Chuck Colson

John Paul II?a feeding tube in his stomach?died a natural and peaceful death just days after the deliberate starvation of Terri Schiavo, whose feeding tube was callously removed. God in His providence often uses events like this to teach the world the difference between Christianity and secularism.

The world mourns the death of John Paul. As he lay dying, his spokesman explained how suffering is redeemed, and in doing so, he gives hope to all of us. In the Vatican, we saw the culture of life on display, while in Florida, we saw the gruesome alternative: the culture of death.

We witnessed a similar teaching moment eight years ago when Mother Teresa died the same week as Princess Diana. While Diana was a much-loved celebrity?famous for being famous?Mother Teresa?s death reminded us of what true greatness is: a life of service to God and suffering mankind. Just as this week, the contrast was stark.

I met with the Pope twice?once when Jim Dobson and I were invited as the first evangelicals to speak in the Synod Hall in the Vatican. I was struck by the intensity of his blue eyes and the glow he seemed to have about him. He was an extraordinary human being?and I say that as a devout Southern Baptist.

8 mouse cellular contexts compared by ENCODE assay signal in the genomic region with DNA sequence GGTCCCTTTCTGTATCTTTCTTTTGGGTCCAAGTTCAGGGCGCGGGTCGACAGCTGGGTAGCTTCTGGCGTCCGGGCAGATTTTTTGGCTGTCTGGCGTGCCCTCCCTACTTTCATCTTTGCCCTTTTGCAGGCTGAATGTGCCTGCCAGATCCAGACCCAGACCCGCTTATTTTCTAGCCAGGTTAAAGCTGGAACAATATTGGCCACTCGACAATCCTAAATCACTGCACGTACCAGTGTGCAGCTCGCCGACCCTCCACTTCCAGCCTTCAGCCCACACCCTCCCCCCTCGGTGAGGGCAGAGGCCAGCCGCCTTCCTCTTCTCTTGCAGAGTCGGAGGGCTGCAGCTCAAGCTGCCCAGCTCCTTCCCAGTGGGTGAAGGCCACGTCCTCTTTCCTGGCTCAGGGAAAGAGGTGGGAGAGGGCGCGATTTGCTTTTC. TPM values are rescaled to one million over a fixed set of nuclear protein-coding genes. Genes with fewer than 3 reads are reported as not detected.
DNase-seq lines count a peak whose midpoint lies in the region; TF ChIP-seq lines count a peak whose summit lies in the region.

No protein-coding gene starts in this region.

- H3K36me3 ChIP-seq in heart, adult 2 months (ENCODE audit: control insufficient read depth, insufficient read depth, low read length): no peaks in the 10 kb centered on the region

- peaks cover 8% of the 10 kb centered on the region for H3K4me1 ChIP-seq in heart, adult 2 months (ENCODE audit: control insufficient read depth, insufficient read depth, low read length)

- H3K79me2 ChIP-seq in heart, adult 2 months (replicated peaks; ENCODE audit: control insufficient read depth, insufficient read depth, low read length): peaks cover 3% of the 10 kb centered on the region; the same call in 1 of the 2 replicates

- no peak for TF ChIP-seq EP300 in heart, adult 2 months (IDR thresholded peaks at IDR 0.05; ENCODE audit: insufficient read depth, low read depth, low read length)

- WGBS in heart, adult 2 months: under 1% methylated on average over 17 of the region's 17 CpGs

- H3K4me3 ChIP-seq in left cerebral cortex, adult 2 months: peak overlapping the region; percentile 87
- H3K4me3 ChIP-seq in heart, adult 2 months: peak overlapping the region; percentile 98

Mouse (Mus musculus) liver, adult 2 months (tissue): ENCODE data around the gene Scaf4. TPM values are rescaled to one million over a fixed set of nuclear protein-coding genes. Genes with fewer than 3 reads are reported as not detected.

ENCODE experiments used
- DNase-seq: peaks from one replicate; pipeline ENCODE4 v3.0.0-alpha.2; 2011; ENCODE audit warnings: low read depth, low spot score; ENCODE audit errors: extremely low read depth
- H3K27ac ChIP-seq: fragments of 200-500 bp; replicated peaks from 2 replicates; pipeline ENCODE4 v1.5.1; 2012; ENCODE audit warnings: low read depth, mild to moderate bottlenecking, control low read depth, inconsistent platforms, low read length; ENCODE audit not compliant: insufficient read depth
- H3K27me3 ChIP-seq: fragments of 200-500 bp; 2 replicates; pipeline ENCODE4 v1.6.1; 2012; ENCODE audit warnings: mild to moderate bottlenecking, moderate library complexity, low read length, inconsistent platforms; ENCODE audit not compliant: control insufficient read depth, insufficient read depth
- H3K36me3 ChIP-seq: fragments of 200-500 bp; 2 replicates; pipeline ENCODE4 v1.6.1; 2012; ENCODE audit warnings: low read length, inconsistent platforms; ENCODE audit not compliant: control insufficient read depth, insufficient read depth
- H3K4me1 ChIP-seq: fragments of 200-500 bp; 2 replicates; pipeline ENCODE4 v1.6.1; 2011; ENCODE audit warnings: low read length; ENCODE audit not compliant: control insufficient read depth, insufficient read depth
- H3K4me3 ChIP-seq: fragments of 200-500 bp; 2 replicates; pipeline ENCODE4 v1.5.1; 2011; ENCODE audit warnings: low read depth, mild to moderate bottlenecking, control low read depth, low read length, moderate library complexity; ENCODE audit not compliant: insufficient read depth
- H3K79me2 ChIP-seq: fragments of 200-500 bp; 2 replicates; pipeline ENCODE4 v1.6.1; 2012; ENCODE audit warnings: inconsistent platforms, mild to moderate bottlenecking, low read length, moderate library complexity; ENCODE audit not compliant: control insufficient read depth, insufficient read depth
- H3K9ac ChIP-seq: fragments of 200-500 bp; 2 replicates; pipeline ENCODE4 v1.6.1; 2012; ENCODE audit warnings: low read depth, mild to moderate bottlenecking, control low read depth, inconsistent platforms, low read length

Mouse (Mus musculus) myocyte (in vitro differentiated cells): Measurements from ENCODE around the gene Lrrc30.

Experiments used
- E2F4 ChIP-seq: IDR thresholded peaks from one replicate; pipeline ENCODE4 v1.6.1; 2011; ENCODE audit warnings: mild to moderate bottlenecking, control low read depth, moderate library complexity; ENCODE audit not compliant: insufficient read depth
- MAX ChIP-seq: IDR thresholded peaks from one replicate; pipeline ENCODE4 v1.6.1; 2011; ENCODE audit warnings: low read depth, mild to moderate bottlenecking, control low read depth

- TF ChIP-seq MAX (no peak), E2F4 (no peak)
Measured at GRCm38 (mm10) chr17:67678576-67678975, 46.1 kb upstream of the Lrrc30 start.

This Pope was not only the spiritual leader of one billion Roman Catholics; he was also one of the handful of world leaders most responsible for bringing down Communism.

His political journey began in the town of Nowa Huta , Poland, designed as a living monument to communist utopianism. When the people demanded a church, a Polish priest and a few workers nailed together two rugged beams as a makeshift cross, marking the site of the chapel they would build.

The communists angrily tore it down. But when the sun rose the next morning, another cross had been raised in its place.

This went on for years as the people gathered at their cross, singing and celebrating Communion. The people?s faith became strong as steel. In the end, they got their church. And the man who was planting the crosses? Karol Wojtyla, later bishop of Krakow, and still later elected the first non-Italian Pope in history.


Chuck Colson

Chuck Colson was the Chief Counsel for Richard Nixon and served time in prison for Watergate-related charges. In 1976, Colson founded Prison Fellowship Ministries, which, in collaboration with churches of all confessions and denominations, has become the world's largest outreach to prisoners, ex-prisoners, crime victims, and their families.
 
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